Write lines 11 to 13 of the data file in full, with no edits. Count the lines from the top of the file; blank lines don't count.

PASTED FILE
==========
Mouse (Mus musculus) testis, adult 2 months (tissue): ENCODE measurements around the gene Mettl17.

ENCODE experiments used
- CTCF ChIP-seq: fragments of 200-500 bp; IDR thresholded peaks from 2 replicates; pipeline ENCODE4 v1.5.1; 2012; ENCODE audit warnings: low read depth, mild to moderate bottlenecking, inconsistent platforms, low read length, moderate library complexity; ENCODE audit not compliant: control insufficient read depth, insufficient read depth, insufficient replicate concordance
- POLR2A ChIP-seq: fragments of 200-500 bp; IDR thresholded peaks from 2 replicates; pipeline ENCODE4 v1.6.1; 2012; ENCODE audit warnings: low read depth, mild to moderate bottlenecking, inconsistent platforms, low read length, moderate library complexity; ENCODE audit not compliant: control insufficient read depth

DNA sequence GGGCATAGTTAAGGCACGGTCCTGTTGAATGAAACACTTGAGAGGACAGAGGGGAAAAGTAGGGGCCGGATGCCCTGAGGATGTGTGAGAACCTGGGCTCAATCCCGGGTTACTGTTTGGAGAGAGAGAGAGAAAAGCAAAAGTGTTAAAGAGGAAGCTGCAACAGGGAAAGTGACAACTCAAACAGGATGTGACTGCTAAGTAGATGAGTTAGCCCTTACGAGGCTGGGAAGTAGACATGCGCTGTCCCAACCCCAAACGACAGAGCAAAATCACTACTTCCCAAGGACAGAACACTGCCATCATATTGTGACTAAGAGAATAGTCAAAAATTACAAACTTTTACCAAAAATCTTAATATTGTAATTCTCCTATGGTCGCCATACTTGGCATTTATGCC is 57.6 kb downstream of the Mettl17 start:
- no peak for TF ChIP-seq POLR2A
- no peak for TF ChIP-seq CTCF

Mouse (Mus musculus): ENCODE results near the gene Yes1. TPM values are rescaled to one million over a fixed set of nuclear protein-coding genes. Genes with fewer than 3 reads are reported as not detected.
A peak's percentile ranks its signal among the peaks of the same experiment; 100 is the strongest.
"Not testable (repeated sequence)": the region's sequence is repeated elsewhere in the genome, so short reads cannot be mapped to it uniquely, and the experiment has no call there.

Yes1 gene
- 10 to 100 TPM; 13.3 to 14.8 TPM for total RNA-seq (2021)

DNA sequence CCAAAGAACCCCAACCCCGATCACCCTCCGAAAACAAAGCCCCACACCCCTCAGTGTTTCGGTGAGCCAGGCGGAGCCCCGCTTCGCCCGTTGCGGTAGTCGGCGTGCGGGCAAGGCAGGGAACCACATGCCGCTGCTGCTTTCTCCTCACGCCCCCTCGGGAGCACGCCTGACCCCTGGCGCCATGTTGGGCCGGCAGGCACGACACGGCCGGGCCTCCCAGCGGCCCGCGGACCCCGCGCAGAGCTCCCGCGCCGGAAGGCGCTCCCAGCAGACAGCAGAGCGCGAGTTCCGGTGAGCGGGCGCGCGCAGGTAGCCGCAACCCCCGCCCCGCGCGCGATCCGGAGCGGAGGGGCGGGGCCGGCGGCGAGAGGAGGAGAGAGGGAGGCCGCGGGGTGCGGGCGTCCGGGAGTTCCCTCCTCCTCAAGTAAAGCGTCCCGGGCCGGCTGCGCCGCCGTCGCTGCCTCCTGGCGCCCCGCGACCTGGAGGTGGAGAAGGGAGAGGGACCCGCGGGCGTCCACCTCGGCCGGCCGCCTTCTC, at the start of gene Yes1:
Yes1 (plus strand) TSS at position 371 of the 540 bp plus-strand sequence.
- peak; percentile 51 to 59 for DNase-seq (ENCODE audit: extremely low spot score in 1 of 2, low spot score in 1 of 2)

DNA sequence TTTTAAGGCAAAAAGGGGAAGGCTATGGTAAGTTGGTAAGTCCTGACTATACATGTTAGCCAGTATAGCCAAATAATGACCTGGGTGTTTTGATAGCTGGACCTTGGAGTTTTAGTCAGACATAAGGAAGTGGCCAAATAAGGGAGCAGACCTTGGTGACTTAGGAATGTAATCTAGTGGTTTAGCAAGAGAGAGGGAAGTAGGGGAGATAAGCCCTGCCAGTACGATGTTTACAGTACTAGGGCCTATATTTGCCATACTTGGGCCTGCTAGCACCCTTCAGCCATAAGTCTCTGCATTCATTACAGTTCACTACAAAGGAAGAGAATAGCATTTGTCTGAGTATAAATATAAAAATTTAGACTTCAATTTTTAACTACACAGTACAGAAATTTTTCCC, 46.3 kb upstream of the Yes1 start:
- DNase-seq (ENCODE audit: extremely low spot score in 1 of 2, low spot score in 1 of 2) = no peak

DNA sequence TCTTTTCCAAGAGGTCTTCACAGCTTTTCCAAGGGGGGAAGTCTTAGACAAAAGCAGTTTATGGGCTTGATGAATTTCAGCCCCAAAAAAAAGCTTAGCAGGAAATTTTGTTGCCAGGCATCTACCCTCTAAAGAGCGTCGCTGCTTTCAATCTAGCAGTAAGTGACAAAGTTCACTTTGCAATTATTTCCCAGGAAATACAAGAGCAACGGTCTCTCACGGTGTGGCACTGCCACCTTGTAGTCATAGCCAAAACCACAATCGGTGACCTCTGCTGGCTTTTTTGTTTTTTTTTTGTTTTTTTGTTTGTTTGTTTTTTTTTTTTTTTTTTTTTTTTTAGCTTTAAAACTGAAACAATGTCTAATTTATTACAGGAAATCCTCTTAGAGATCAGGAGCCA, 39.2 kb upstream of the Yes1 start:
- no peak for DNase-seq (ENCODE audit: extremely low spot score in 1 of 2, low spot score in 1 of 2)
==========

Yes1 gene
- 10 to 100 TPM; 13.3 to 14.8 TPM for total RNA-seq (2021)

DNA sequence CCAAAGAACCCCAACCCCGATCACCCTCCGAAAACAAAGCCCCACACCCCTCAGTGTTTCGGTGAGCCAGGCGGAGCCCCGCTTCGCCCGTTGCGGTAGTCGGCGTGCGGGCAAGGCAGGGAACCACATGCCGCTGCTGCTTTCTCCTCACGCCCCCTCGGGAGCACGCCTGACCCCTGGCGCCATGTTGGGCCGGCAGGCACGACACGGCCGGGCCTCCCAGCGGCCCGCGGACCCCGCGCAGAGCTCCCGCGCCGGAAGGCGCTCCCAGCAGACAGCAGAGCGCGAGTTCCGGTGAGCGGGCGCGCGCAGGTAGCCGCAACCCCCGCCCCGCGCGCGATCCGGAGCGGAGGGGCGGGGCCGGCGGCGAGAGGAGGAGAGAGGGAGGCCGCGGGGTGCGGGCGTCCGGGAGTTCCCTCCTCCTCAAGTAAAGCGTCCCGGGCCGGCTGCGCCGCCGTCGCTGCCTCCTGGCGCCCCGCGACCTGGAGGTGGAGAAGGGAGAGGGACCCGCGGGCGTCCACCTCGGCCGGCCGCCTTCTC, at the start of gene Yes1: